Chinas end of one child policy and potential implications on war

China has recently put an end to their one child policy, which banned women in China from having more than one child. This was enforced by forcing women to have abortions, posting ludicrous fines on families and  massive forced sterilizations. For peasants living in the country side, these fine have a much greater weight- they could be several times their income, stripping them of their home, their land and possessions. It is clear that the one child policy has been effective in reducing fertility and population from the graph below.



This one child policy has ironically caused such a backlash that China has decided to reverse it. There are too few babies and far too many unmarried single men. China’s culture places emphasis on the value of male children over female children. If couples are only allowed to have one child, they would much rather that the child be a male. Furthermore, the rapid aging of the country has created a need for new youth. Who will care for the elderly if they significantly outweigh the population of the youth and middle aged people?

My question is what the smaller proportion of young people as a result of this policy will have on the impacts of potentially entering conflict with other states as well as civil wars. As we discussed in class, a states desire to enter conflict is not always means enough to enter conflict. Rather, the state must have the means to do so. If a state such as China has such a high population of elderly men i comparison of men who are eligible to be soldiers, there is less means to fight, especially when the state takes into consideration that we need a certain amount of people to care for the elders- there is such a small relative population of women in the country (as evidenced by the overwhelming single men problem) that women are not a viable option as a main resource to care for the huge population of elders. So my question is, essentially, will/has the unbalanced population structure that is a result of the one child policy been a deterrent to war? Perhaps we will see a higher rate of wars (civil and interstate) in China as the population balances as a result of the end of the one child policy.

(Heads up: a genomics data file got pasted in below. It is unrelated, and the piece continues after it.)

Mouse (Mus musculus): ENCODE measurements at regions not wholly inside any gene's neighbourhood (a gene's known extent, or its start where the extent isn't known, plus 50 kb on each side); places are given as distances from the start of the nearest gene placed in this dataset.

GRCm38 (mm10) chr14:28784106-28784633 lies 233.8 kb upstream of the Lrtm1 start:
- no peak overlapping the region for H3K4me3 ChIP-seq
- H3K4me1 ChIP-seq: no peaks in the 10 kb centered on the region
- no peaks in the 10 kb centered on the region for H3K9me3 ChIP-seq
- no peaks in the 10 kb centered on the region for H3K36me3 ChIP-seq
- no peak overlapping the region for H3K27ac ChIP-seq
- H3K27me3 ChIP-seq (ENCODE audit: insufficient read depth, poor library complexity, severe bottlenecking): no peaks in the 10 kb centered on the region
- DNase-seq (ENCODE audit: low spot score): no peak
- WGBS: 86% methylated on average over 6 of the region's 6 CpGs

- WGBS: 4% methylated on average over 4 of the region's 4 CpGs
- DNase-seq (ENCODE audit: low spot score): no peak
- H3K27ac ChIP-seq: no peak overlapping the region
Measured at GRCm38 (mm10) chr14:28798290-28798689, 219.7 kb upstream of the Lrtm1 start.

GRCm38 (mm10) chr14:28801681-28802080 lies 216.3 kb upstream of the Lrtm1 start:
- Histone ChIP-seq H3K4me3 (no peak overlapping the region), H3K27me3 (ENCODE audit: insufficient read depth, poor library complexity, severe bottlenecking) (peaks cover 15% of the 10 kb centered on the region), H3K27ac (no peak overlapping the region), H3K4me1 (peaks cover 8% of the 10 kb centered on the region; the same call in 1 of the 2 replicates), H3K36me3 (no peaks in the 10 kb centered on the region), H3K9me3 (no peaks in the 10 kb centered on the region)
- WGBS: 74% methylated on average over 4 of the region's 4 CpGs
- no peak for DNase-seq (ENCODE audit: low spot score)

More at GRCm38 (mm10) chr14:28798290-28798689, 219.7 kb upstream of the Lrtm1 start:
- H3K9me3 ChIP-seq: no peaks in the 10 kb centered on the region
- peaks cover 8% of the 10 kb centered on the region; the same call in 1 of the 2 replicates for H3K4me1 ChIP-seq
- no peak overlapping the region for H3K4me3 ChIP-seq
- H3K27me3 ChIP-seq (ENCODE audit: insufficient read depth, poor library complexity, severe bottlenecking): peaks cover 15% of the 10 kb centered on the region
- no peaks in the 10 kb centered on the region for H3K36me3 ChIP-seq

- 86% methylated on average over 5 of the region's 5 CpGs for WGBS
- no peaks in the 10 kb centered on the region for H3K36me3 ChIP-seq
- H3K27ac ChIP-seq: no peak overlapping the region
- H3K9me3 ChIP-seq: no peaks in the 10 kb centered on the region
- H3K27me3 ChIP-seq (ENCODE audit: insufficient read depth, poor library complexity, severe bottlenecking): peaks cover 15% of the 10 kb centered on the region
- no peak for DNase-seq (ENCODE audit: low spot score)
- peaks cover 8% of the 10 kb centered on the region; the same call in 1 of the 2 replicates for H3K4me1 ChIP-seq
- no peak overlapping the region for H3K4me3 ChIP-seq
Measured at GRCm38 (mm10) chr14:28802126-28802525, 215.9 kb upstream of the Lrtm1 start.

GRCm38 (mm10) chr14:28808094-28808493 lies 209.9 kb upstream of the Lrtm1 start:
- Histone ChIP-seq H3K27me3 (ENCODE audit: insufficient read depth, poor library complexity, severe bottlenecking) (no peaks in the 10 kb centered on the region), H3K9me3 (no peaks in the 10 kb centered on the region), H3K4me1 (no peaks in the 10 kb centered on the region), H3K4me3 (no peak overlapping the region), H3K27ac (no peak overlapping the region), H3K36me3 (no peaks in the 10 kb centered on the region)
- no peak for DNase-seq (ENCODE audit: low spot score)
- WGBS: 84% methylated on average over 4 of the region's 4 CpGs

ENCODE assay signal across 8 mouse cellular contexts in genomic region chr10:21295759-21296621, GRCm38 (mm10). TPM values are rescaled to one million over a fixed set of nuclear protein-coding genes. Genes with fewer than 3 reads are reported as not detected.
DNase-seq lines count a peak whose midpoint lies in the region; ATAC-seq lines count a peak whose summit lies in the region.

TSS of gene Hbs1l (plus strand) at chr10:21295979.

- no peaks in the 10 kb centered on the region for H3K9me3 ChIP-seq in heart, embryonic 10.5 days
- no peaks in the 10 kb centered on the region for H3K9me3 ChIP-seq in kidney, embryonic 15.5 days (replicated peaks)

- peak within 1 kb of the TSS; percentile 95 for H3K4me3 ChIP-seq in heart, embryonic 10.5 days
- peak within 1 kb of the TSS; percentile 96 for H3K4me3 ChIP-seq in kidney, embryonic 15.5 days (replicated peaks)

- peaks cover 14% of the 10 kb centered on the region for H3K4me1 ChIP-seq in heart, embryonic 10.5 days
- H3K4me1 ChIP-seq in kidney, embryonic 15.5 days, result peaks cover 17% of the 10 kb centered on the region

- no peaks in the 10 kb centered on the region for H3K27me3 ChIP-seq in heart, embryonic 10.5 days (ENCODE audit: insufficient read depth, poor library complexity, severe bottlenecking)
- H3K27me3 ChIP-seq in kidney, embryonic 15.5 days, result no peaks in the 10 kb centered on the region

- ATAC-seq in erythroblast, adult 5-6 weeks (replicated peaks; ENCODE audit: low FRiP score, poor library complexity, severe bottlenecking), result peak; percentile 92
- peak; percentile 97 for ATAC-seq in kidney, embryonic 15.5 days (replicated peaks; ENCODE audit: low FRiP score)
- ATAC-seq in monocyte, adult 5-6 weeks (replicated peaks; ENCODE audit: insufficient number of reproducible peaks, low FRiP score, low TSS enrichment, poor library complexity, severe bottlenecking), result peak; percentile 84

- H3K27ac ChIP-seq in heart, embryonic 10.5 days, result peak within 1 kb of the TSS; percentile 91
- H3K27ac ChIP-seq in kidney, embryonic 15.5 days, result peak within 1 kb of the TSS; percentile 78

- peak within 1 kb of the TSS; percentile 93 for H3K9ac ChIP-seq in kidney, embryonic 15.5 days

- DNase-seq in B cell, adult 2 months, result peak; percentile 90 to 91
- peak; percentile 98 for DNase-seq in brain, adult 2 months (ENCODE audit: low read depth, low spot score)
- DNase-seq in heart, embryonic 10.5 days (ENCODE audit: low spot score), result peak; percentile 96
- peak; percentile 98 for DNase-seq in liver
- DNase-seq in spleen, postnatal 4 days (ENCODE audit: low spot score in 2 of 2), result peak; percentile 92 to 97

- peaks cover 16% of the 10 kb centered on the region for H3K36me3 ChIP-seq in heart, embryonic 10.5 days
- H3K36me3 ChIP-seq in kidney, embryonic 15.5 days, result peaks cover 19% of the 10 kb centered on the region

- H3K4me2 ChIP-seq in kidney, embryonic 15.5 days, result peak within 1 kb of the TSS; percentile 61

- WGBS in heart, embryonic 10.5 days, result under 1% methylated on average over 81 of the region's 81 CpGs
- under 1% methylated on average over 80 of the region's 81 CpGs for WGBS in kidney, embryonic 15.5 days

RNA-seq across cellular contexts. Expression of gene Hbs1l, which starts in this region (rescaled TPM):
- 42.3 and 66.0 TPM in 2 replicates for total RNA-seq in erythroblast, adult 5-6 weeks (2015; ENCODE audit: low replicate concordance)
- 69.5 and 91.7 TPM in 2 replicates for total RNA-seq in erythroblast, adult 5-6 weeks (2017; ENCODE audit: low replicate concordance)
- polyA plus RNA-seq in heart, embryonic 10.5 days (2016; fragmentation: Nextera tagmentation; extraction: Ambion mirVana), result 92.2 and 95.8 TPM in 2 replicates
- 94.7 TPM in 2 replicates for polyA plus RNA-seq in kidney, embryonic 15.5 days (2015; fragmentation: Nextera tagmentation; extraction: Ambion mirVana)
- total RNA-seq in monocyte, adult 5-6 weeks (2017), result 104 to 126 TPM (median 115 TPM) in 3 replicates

4 thoughts on “Chinas end of one child policy and potential implications on war

  1. I find interesting your point that whether or not the end of the One Child Policy has any impacts on the possibility of war/conflict. But I think there will be no impact because the One Child Policy has already become a dead letter. In 2013, it was decided that married couple were allowed to have the second child if one of the couple was the first child. Moreover, heihaizi or “black child” has already been increasing. That’s why it is unclear the abolition of One Child Policy will lead to the expansion of population. So, the abrogation of this policy will have no particular impact on the incidence rate of war.


  2. I agree with the notion that the unbalanced population structure that derived from the One Child Policy has been a deterrent to wars and conflict. With the undergoing diminishment of the youth due to this policy implemented by the Chinese government, the other portion of the population is growing old. This leaves to the range of people eligible to become soldiers diminishing as well, which may be a contributor to the deterrence of conflict and the means of the state to start it.


  3. Great post! I think that China’s one-child policy is a prime example of large-scale 20th century social engineering motivated by a global 1970’s/1980’s fear of future overpopulation in the developing world, likely exacerbated by the film Z.P.G. or Zero Population Growth, as well as neo-Malthusian theory. The legacy of the one-child policy has turned out to be tragically ironic and, furthermore, I believe that the 30 million “missing women” gender imbalance issue is representative of a security crisis within China that threatens its future political, economic, and social stability.


  4. Good Post!
    Though I see the implications of China’s policy from an outside perspective, it had been brought to my attention previously that not only internal conflicts among the nation will happen but also global conflicts in terms of world health and overpopulation. The more individuals to populate the earth might produce a benefit in terms of ideas and such, however such population comes with implications. While China’s one child policy was controversial, its repeal will change at very least the region, to what degree is yet to be determined.


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